My particular favorite is #5 (linked & pictured above). What’s yours?

What Motivates You?

Today, my internship supervisor asked me this question, just purely out of curiosity – no pressure intended.

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My mind when my supervisor was asking me questions… (Photo credit: Wikipedia)curiosity – no pressure intended.

I know it’s one of those job interview questions that it seems like every twenty-something on the job hunt should be prepared to answer. And if it was a job interview, I probably would have come up with something on the spot that was canned and stilted and not true to myself, but had to do with the job I was after. Typically, I’m that prepared sort of person, but I found that when I really, truly thought about this question, I had no idea.

What motivates me? I mean, I kind of know. I know when I’m feeling motivated to accomplish tasks. Deadlines motivate me, but that makes me sound like a procrastinator. Money motivates me, but that makes me sound like I don’t care about anything but getting rich. Grades motivate me, but what the hell does that matter after I’m out of school?

So seriously. What motivates me? What motivates you?

I’ve been thinking about this all day after I embarrassed myself at my internship by not being to articulate a response off the cuff. What motivates me?

I still don’t think I have an answer. In an attempt to help me solve this riddle, my supervisor started asking me more questions to try to narrow it down.

I thought I had the answer — success motivates me! But isn’t success one of those abstract concepts that is measured differently based on the person? By that I mean, the next question was “How do you measure your success?” (I failed epically – again.)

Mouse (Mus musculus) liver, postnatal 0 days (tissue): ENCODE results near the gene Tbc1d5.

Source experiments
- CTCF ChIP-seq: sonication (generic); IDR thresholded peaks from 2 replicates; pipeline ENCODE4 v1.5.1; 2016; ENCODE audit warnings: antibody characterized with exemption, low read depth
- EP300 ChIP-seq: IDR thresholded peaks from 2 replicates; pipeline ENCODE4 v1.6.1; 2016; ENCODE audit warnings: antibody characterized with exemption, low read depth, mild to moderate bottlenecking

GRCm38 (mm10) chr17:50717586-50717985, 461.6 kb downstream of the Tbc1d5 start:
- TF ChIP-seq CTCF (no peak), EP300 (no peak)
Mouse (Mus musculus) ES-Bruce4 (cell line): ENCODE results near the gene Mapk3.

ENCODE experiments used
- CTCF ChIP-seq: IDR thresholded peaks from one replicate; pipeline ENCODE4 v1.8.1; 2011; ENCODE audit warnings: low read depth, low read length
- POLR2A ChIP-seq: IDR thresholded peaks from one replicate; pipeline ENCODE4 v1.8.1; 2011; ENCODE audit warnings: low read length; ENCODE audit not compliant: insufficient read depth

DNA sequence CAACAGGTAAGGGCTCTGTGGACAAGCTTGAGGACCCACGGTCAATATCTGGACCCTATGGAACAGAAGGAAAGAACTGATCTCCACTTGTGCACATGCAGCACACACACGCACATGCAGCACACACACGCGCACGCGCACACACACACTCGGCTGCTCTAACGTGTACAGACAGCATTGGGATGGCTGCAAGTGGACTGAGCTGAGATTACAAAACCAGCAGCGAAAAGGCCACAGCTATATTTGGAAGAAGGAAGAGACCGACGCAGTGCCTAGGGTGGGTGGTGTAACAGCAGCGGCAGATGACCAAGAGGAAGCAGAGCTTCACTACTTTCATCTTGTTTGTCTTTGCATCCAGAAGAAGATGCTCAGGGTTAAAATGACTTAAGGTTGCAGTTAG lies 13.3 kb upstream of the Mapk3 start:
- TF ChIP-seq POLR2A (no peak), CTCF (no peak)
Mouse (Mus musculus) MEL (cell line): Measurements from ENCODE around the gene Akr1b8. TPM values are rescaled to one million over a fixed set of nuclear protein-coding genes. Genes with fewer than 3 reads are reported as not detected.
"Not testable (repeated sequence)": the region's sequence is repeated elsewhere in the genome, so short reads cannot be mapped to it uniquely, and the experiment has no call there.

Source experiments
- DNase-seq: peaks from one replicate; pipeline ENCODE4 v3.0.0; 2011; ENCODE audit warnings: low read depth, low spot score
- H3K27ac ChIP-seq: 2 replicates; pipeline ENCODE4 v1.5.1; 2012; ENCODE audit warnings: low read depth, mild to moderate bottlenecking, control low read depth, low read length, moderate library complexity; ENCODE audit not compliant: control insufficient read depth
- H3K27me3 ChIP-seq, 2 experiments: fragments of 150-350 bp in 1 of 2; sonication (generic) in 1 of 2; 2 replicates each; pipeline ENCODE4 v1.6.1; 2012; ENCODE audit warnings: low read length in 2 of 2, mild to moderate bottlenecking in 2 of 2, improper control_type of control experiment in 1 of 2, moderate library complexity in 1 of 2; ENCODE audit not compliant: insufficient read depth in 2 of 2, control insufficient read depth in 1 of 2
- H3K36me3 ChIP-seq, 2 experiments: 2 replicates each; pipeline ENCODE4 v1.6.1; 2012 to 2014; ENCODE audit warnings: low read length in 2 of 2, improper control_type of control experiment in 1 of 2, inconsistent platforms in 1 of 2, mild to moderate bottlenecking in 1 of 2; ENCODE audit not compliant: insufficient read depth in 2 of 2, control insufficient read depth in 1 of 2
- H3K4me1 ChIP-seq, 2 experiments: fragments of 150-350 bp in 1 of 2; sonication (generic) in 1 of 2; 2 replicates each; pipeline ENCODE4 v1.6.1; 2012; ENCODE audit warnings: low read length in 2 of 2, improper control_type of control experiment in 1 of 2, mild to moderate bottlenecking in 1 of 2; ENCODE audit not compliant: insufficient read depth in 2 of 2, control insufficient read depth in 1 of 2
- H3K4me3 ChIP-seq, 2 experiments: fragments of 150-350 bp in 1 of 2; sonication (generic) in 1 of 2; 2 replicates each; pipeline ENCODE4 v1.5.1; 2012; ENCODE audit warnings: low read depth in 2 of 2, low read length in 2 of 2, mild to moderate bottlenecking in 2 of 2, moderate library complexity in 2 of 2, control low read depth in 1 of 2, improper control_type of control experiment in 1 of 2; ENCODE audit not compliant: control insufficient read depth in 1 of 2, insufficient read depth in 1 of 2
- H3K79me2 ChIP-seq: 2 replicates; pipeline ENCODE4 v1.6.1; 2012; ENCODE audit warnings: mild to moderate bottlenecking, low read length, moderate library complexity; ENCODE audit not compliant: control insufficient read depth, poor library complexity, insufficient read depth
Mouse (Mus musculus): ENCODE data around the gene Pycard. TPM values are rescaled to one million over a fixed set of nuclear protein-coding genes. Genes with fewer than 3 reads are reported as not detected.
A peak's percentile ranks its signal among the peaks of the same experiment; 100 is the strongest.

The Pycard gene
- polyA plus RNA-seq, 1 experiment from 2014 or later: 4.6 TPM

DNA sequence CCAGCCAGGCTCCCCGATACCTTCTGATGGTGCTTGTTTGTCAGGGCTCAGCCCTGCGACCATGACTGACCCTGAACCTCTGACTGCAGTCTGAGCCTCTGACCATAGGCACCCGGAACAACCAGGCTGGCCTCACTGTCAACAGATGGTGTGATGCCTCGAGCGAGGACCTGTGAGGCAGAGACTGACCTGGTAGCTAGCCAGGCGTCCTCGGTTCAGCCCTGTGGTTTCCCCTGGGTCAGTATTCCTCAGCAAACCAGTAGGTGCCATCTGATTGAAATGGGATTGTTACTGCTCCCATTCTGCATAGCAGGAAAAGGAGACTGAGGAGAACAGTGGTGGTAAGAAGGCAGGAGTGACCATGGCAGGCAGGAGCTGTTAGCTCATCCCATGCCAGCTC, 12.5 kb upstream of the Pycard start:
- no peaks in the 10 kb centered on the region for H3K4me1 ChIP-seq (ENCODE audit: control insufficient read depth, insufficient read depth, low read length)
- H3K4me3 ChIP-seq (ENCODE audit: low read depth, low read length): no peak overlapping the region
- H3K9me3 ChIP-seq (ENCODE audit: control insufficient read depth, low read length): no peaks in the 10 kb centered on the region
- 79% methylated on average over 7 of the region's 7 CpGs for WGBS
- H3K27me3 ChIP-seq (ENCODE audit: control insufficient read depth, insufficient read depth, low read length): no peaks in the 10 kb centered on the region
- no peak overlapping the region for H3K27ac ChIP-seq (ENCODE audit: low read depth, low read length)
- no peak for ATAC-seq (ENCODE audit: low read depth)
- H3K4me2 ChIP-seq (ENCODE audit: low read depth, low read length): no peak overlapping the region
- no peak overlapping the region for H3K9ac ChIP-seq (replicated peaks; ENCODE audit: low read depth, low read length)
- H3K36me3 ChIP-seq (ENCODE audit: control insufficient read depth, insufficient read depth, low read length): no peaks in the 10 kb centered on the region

Even eight hours later, I’ve still got nothing! No wonder I have no clue where I want to end up in my career, or in my life!

So here’s my challenge to you all: Figure out what your motivation is, and then use it to help you identify what you have to do with your life to take advantage of that motivation.

Good luck. I’ll get back to you when I’ve got it figured out!

MOOCs and Education

There are two stories in the New York Times today about MOOCs (massive open online courses). Yes, two!

The stories deal with the ways schools are taking advantage of these open courses and finding ways to incorporate them into their college or university curriculum as for-credit courses. Of course, that also means they’re finding ways to monetize the courses, but still. It’s interesting because a while back, the talking heads were screaming that students shouldn’t be receiving credit for these courses.

This first one is how San Jose State is using them as remedial coursework to catch students up to where they need to be when they enter college.